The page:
Before you see your health care provider, get the facts about your family. “Women, in particular, should ask their mothers what their medical problems are and how their grandparents died,” Haythe advises. “We often know they had colon cancer, but we don’t know what caused their death. Did they actually die of cancer or was it really something else?”
Your doctor will ask risk-factor screening questions and get a family history of cholesterol, blood pressure, diabetes and other conditions that now are known to be indicators, such as pre-eclampsia during pregnancy and pre-term labor. He or she also will assess you for an exhaustive list of symptoms.
Do you feel short of breath? Do you get chest pains? Do you get palpitations?
Haythe says if you say you feel fine and exercise five days a week, the doctor is unlikely to order a stress test. “But if you’re 35 and you say, ‘My mother had a heart attack at 40 right after she had a baby, and I’ve been noticing that my chest gets a little tight when I go up the stairs,’ you may have a stress test ordered,” Haythe advises.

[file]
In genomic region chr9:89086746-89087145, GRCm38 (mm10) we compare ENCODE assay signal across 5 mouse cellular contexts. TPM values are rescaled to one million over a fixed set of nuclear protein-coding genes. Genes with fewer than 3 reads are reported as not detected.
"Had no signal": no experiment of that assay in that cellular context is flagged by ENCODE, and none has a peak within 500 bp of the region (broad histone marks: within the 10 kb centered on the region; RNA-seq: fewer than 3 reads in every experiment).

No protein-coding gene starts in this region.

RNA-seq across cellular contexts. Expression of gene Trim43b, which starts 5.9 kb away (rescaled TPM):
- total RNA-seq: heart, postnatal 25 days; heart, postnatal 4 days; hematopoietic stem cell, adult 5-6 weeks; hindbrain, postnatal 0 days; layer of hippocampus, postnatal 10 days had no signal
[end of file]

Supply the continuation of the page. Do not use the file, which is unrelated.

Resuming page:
There is sometimes a fine line between ignoring something and becoming overly concerned, for both patient and doctor. “Unfortunately, there is a lot of medical bias against women, and many doctors themselves don’t realize that cardiovascular disease is the No. 1 killer of women,” Haythe says. If your concerns are being dismissed as “just anxiety,” she advises to find a doctor who will take your symptoms or concerns seriously.
At the same time, Haythe notes that knowledge of family risk factors can provoke worry. “Sometimes that’s driving some symptoms,” she explains. “It’s better to check [and find out you’re OK] than ignore it. If you do find something that could be managed, you could be alive for another 50 years with your children.”
The right plan is the plan you follow